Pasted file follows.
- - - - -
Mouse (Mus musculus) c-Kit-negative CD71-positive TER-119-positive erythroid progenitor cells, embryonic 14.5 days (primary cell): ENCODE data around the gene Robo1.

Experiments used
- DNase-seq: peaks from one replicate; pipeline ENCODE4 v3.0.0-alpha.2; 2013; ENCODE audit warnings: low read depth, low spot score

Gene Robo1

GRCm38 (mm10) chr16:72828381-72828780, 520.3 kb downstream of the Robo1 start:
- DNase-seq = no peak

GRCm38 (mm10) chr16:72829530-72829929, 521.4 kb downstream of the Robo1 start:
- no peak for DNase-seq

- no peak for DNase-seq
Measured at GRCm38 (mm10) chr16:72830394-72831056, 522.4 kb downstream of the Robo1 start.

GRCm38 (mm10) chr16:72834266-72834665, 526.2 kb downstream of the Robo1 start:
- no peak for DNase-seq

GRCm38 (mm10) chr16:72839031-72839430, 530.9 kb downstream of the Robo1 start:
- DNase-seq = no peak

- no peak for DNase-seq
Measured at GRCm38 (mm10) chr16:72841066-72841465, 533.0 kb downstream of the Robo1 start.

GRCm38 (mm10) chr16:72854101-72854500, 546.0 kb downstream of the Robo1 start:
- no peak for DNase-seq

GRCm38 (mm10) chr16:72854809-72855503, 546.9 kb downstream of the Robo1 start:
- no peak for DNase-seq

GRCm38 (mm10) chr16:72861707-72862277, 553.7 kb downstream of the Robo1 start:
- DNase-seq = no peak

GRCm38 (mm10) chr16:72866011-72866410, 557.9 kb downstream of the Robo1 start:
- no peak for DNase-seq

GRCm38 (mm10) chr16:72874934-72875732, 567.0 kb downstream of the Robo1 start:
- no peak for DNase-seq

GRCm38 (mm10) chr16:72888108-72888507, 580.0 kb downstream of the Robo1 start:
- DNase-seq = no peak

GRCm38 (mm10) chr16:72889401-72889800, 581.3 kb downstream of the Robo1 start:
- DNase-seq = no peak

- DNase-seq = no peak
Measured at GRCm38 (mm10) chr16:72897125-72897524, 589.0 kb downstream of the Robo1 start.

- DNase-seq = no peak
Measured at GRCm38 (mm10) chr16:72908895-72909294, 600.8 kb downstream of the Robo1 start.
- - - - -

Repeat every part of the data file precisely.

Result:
Mouse (Mus musculus) c-Kit-negative CD71-positive TER-119-positive erythroid progenitor cells, embryonic 14.5 days (primary cell): ENCODE data around the gene Robo1.

Experiments used
- DNase-seq: peaks from one replicate; pipeline ENCODE4 v3.0.0-alpha.2; 2013; ENCODE audit warnings: low read depth, low spot score

Gene Robo1

GRCm38 (mm10) chr16:72828381-72828780, 520.3 kb downstream of the Robo1 start:
- DNase-seq = no peak

GRCm38 (mm10) chr16:72829530-72829929, 521.4 kb downstream of the Robo1 start:
- no peak for DNase-seq

- no peak for DNase-seq
Measured at GRCm38 (mm10) chr16:72830394-72831056, 522.4 kb downstream of the Robo1 start.

GRCm38 (mm10) chr16:72834266-72834665, 526.2 kb downstream of the Robo1 start:
- no peak for DNase-seq

GRCm38 (mm10) chr16:72839031-72839430, 530.9 kb downstream of the Robo1 start:
- DNase-seq = no peak

- no peak for DNase-seq
Measured at GRCm38 (mm10) chr16:72841066-72841465, 533.0 kb downstream of the Robo1 start.

GRCm38 (mm10) chr16:72854101-72854500, 546.0 kb downstream of the Robo1 start:
- no peak for DNase-seq

GRCm38 (mm10) chr16:72854809-72855503, 546.9 kb downstream of the Robo1 start:
- no peak for DNase-seq

GRCm38 (mm10) chr16:72861707-72862277, 553.7 kb downstream of the Robo1 start:
- DNase-seq = no peak

GRCm38 (mm10) chr16:72866011-72866410, 557.9 kb downstream of the Robo1 start:
- no peak for DNase-seq

GRCm38 (mm10) chr16:72874934-72875732, 567.0 kb downstream of the Robo1 start:
- no peak for DNase-seq

GRCm38 (mm10) chr16:72888108-72888507, 580.0 kb downstream of the Robo1 start:
- DNase-seq = no peak

GRCm38 (mm10) chr16:72889401-72889800, 581.3 kb downstream of the Robo1 start:
- DNase-seq = no peak

- DNase-seq = no peak
Measured at GRCm38 (mm10) chr16:72897125-72897524, 589.0 kb downstream of the Robo1 start.

- DNase-seq = no peak
Measured at GRCm38 (mm10) chr16:72908895-72909294, 600.8 kb downstream of the Robo1 start.